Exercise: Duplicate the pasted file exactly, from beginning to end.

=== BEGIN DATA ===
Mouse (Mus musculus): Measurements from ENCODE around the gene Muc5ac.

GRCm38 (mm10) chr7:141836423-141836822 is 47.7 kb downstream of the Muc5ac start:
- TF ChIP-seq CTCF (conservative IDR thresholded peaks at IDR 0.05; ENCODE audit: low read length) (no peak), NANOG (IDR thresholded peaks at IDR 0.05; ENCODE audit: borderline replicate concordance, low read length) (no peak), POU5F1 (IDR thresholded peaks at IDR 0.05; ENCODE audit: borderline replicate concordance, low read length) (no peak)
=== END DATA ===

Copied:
Mouse (Mus musculus): Measurements from ENCODE around the gene Muc5ac.

GRCm38 (mm10) chr7:141836423-141836822 is 47.7 kb downstream of the Muc5ac start:
- TF ChIP-seq CTCF (conservative IDR thresholded peaks at IDR 0.05; ENCODE audit: low read length) (no peak), NANOG (IDR thresholded peaks at IDR 0.05; ENCODE audit: borderline replicate concordance, low read length) (no peak), POU5F1 (IDR thresholded peaks at IDR 0.05; ENCODE audit: borderline replicate concordance, low read length) (no peak)